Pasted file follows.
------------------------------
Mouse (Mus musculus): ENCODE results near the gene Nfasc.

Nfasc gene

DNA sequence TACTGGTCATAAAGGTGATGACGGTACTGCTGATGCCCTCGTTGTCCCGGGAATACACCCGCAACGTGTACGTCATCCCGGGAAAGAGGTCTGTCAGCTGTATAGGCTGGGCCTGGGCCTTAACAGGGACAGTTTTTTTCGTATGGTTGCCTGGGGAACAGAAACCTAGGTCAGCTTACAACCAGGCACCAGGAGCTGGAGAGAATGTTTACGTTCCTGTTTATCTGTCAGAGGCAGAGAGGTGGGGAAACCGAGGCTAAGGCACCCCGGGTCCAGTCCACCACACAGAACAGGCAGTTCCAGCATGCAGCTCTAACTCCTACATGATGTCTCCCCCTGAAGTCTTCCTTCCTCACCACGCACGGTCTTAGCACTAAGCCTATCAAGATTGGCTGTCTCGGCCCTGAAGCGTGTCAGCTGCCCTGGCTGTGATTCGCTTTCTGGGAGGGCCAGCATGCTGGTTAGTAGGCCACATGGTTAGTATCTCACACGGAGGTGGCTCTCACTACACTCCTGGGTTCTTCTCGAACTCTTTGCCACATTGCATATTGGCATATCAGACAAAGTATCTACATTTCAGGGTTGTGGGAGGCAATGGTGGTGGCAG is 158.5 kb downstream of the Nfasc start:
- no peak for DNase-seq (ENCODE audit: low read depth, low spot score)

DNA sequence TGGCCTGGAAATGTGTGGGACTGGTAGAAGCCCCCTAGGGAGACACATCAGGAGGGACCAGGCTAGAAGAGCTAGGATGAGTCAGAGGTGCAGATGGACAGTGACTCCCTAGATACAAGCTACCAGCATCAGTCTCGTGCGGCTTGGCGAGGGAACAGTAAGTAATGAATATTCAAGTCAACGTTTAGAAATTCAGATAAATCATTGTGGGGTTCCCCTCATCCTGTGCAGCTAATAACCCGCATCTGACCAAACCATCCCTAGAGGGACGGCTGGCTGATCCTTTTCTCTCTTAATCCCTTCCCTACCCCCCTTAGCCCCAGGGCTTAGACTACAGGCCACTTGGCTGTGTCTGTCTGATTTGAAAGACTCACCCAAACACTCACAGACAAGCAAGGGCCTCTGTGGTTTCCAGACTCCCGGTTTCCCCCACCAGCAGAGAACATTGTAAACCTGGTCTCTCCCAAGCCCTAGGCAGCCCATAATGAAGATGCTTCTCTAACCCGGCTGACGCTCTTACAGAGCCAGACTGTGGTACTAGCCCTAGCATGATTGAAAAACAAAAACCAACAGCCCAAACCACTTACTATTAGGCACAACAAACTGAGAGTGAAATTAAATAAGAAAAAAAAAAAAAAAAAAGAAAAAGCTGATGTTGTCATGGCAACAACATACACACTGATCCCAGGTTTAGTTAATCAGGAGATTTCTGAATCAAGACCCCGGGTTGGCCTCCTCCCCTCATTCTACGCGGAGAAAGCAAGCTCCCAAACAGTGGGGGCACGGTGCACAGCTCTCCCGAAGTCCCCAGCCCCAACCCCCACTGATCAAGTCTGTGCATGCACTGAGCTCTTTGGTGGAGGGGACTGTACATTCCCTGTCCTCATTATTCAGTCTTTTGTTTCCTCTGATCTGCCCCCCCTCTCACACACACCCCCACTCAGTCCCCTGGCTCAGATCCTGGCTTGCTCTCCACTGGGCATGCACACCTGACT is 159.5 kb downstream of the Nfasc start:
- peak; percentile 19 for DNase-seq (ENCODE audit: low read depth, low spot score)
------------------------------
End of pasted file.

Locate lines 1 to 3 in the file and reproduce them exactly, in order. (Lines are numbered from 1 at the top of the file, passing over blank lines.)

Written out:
Mouse (Mus musculus): ENCODE results near the gene Nfasc.

Nfasc gene

DNA sequence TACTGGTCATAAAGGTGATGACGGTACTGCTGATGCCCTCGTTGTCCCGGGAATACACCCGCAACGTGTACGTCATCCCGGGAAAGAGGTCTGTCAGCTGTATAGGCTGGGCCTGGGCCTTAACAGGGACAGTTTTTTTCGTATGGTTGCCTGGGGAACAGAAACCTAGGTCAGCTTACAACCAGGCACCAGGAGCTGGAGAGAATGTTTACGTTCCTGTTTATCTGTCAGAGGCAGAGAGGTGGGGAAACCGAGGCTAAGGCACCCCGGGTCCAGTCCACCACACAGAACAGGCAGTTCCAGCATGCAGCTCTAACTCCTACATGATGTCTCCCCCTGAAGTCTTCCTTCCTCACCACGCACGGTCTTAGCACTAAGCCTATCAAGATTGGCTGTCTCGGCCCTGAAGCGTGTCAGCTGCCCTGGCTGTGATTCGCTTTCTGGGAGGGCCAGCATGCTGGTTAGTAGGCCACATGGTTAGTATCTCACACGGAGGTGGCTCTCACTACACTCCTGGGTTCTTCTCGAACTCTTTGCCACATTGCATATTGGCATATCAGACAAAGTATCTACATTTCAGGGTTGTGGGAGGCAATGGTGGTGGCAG is 158.5 kb downstream of the Nfasc start: